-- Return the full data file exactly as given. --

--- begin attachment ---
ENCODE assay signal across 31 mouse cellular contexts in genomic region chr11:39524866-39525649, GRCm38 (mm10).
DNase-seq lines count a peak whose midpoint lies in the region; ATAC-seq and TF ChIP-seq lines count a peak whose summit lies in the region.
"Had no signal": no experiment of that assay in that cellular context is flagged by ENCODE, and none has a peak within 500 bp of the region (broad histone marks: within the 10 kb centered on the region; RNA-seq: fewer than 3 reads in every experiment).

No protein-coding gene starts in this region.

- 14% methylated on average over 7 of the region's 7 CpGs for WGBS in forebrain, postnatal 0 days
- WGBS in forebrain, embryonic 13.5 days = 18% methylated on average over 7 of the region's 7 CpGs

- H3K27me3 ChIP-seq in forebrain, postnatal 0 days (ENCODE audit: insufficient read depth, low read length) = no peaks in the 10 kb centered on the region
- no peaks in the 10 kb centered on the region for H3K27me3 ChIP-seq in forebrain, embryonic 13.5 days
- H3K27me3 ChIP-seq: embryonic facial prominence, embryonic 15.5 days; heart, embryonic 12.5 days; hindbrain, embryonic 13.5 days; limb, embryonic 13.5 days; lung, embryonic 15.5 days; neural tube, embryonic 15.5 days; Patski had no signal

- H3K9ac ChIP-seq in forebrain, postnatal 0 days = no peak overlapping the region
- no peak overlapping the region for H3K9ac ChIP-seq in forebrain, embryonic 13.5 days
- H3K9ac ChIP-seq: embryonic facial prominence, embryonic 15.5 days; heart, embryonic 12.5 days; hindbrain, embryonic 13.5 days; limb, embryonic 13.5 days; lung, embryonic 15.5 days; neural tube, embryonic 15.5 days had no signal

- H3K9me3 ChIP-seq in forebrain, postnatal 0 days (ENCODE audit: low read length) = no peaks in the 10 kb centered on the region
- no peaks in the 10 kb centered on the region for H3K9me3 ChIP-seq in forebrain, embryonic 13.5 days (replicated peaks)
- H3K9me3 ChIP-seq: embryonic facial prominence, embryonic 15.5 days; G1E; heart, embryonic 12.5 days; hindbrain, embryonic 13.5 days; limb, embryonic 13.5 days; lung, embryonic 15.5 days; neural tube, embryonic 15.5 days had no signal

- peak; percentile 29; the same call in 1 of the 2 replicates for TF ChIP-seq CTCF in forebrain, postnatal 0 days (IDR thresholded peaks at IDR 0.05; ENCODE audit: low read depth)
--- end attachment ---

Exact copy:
ENCODE assay signal across 31 mouse cellular contexts in genomic region chr11:39524866-39525649, GRCm38 (mm10).
DNase-seq lines count a peak whose midpoint lies in the region; ATAC-seq and TF ChIP-seq lines count a peak whose summit lies in the region.
"Had no signal": no experiment of that assay in that cellular context is flagged by ENCODE, and none has a peak within 500 bp of the region (broad histone marks: within the 10 kb centered on the region; RNA-seq: fewer than 3 reads in every experiment).

No protein-coding gene starts in this region.

- 14% methylated on average over 7 of the region's 7 CpGs for WGBS in forebrain, postnatal 0 days
- WGBS in forebrain, embryonic 13.5 days = 18% methylated on average over 7 of the region's 7 CpGs

- H3K27me3 ChIP-seq in forebrain, postnatal 0 days (ENCODE audit: insufficient read depth, low read length) = no peaks in the 10 kb centered on the region
- no peaks in the 10 kb centered on the region for H3K27me3 ChIP-seq in forebrain, embryonic 13.5 days
- H3K27me3 ChIP-seq: embryonic facial prominence, embryonic 15.5 days; heart, embryonic 12.5 days; hindbrain, embryonic 13.5 days; limb, embryonic 13.5 days; lung, embryonic 15.5 days; neural tube, embryonic 15.5 days; Patski had no signal

- H3K9ac ChIP-seq in forebrain, postnatal 0 days = no peak overlapping the region
- no peak overlapping the region for H3K9ac ChIP-seq in forebrain, embryonic 13.5 days
- H3K9ac ChIP-seq: embryonic facial prominence, embryonic 15.5 days; heart, embryonic 12.5 days; hindbrain, embryonic 13.5 days; limb, embryonic 13.5 days; lung, embryonic 15.5 days; neural tube, embryonic 15.5 days had no signal

- H3K9me3 ChIP-seq in forebrain, postnatal 0 days (ENCODE audit: low read length) = no peaks in the 10 kb centered on the region
- no peaks in the 10 kb centered on the region for H3K9me3 ChIP-seq in forebrain, embryonic 13.5 days (replicated peaks)
- H3K9me3 ChIP-seq: embryonic facial prominence, embryonic 15.5 days; G1E; heart, embryonic 12.5 days; hindbrain, embryonic 13.5 days; limb, embryonic 13.5 days; lung, embryonic 15.5 days; neural tube, embryonic 15.5 days had no signal

- peak; percentile 29; the same call in 1 of the 2 replicates for TF ChIP-seq CTCF in forebrain, postnatal 0 days (IDR thresholded peaks at IDR 0.05; ENCODE audit: low read depth)